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Post BBCode URL - Right click and save to clipboard to use later in post Post 16: Thu Jan 03, 2019 4:30 pm
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Jagella wrote:

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No miracle claim has ever been verified under circumstances that can eliminate fraud. Not one.


You could only make that claim if you had personally investigated every miracle claim that has ever been made in the last 2,000 years.

Here is one of my own: Following a car accident, I took anti-inflammatory medication which wrecked my stomach. An endoscopy showed that its lining was raw and bleeding and a biopsy indicated that it was full of bacteria. I was unable to take antibiotics to get rid of the bacteria as I am allergic to them. I was told that, as long as they existed, the stomach would not heal. Medication to deal with the indigestion, pain and discomfort gave me little relief. A friend recommended a pastor with a healing ministry. He prayed for my stomach. Immediately, all the symptoms disappeared.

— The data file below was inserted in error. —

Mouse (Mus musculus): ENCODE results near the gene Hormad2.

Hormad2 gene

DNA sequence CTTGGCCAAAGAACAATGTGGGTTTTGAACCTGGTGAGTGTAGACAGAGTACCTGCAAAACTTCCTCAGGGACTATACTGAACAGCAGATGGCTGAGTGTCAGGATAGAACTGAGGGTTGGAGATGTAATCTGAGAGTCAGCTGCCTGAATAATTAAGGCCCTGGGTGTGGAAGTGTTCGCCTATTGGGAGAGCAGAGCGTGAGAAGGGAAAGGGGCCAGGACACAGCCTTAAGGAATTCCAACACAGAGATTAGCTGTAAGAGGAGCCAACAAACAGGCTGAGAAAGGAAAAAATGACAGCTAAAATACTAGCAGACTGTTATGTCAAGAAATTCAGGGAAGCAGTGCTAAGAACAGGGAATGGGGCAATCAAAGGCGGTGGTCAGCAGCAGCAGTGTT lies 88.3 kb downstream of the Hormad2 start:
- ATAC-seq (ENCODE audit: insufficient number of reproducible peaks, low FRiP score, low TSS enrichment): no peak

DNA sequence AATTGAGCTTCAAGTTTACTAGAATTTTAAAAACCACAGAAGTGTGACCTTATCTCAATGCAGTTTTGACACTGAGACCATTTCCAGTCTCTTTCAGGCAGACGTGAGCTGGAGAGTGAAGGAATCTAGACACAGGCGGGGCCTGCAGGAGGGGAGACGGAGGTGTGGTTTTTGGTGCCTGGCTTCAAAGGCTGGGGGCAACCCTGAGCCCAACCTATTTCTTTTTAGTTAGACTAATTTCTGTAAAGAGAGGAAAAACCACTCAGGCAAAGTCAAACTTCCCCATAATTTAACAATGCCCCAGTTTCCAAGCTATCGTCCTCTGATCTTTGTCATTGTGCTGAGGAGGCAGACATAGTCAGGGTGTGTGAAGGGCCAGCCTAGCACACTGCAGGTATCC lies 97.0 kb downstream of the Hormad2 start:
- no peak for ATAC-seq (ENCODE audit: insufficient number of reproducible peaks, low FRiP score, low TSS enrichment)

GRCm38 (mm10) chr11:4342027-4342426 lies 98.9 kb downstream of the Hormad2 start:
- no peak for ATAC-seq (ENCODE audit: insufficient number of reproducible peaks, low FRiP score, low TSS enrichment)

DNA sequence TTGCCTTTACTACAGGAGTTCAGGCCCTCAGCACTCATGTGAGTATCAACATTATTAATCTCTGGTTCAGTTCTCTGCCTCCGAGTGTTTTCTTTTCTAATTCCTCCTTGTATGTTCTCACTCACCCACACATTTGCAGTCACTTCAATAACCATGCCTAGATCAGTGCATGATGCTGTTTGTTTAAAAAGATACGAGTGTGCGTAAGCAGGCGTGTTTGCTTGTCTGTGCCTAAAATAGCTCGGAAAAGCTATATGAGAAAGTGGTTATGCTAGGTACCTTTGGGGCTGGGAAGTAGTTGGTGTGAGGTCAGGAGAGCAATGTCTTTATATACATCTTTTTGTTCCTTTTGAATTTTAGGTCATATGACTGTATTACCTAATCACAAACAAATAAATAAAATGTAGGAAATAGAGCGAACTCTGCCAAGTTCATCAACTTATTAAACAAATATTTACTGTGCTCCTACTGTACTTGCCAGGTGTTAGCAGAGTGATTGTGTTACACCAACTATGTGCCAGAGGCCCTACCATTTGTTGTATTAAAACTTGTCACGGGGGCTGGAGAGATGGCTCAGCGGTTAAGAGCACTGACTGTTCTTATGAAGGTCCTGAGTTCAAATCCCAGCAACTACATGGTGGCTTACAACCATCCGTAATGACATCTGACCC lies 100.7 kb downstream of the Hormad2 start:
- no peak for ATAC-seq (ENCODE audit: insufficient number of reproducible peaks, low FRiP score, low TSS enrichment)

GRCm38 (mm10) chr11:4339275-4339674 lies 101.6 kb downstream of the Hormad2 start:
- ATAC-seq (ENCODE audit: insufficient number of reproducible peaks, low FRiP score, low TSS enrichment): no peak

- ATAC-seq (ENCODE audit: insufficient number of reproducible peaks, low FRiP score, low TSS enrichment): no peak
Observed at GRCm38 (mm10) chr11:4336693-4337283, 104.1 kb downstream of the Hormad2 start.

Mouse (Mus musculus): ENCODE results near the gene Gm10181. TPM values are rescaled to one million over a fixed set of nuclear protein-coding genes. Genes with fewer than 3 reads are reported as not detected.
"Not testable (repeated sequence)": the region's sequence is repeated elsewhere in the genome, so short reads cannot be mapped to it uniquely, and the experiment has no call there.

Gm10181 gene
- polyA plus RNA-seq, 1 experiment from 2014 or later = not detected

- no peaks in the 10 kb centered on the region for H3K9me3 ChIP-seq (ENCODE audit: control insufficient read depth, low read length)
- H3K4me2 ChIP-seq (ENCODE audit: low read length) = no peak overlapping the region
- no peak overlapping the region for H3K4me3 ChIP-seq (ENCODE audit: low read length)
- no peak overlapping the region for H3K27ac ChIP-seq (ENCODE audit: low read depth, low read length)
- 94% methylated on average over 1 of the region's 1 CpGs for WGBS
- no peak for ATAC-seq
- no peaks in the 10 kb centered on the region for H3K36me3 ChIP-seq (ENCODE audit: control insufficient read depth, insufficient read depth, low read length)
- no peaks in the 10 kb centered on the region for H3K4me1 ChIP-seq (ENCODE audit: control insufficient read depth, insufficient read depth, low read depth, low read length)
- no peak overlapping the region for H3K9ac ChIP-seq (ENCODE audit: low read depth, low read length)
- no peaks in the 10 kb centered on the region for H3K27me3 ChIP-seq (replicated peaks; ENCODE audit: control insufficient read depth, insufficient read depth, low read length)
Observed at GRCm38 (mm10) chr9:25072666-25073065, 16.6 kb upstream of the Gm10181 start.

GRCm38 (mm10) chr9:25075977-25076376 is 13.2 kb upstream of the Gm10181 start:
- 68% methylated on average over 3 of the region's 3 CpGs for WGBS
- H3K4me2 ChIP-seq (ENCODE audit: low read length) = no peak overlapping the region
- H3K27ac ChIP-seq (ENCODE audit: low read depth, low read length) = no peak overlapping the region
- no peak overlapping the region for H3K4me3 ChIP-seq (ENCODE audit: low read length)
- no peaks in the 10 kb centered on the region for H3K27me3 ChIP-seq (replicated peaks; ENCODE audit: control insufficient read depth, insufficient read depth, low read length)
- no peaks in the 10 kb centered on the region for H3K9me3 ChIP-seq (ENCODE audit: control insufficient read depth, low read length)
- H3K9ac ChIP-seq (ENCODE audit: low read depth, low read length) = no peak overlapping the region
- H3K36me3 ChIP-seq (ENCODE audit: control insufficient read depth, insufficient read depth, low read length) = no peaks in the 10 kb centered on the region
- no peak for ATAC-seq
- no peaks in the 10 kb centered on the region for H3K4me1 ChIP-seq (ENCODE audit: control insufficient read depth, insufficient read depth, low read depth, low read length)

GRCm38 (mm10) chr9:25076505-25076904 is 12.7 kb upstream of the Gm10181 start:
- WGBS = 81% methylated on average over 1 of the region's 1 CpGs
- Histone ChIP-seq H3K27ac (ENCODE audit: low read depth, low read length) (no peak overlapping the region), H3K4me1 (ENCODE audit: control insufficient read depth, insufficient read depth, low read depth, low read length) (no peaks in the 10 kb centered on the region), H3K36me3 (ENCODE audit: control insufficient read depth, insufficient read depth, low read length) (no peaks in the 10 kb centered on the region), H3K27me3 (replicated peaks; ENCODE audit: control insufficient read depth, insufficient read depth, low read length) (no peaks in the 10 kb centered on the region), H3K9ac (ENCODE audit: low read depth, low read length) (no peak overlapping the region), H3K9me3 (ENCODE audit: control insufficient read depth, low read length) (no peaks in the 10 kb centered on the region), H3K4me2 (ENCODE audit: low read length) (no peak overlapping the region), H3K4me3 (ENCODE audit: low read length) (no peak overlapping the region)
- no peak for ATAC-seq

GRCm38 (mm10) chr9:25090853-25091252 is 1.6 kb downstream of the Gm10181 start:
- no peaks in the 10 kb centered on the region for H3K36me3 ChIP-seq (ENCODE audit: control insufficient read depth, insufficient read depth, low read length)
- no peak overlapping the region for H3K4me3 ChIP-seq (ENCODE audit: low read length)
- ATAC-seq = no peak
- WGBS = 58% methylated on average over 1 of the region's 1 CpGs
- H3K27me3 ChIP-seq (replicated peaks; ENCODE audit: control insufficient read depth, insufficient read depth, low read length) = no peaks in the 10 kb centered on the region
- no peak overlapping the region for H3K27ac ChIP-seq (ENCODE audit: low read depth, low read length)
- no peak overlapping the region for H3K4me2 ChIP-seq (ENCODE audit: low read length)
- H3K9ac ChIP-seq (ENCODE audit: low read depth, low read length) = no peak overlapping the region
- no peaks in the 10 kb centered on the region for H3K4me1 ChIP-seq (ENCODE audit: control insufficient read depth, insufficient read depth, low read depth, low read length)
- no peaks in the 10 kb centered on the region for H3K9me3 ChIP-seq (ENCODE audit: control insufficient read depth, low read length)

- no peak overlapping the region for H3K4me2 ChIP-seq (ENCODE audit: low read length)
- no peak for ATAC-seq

A few days later, I endured another endoscopy. It revealed that the lining of my stomach was pink and intact and healthy. A biopsy showed NO bacteria of any kind. I asked the gasteroenterologist how that could be given that I hadn't taken anything to kill the bacteria and heal the stomach. He said he had no idea, that the former would not have disappeared on their own and that the latter wasn't possible without some kind of medical intervention. But I had God's intervention. I have never had stomach problems since.